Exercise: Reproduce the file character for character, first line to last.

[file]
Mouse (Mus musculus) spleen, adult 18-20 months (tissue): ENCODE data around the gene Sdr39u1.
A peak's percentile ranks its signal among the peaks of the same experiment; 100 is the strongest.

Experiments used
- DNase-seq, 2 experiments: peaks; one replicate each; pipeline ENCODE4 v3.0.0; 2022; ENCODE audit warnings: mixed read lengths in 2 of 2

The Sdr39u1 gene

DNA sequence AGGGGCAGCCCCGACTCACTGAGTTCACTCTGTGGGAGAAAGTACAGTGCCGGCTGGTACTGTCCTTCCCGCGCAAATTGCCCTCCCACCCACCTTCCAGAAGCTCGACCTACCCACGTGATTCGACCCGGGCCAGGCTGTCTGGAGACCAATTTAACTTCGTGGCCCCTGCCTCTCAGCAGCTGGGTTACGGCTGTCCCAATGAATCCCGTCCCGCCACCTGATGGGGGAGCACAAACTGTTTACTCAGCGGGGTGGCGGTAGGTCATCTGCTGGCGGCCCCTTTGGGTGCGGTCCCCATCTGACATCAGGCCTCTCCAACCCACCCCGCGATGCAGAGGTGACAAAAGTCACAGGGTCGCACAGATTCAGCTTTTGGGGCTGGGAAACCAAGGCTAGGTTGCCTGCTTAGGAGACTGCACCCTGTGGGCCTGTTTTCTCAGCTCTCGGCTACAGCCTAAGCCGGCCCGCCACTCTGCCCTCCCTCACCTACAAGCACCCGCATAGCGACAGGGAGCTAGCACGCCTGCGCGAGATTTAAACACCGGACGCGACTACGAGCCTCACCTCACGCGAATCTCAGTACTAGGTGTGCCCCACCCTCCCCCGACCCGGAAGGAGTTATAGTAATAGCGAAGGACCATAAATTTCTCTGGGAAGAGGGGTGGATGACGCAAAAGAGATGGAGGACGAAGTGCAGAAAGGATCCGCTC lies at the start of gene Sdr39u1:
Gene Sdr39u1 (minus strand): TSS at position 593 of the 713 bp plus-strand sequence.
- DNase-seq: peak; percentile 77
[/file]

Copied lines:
Mouse (Mus musculus) spleen, adult 18-20 months (tissue): ENCODE data around the gene Sdr39u1.
A peak's percentile ranks its signal among the peaks of the same experiment; 100 is the strongest.

Experiments used
- DNase-seq, 2 experiments: peaks; one replicate each; pipeline ENCODE4 v3.0.0; 2022; ENCODE audit warnings: mixed read lengths in 2 of 2

The Sdr39u1 gene

DNA sequence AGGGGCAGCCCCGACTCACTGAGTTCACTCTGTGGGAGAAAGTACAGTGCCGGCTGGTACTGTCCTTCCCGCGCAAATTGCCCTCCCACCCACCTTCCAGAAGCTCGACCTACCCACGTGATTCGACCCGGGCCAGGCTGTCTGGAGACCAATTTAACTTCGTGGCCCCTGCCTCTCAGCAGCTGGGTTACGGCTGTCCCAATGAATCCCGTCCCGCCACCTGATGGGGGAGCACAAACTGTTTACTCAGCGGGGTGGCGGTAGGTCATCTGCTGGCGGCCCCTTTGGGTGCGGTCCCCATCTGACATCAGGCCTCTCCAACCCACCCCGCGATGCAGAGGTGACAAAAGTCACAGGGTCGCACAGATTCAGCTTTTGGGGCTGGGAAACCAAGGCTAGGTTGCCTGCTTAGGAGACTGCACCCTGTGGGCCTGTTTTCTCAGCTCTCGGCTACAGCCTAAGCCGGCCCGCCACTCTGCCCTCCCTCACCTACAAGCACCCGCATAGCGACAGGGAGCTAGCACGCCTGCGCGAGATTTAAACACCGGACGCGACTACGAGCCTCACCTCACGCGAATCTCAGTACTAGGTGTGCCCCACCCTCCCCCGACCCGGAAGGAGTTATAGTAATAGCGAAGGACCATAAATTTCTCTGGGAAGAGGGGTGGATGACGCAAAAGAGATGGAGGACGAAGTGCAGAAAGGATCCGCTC lies at the start of gene Sdr39u1:
Gene Sdr39u1 (minus strand): TSS at position 593 of the 713 bp plus-strand sequence.
- DNase-seq: peak; percentile 77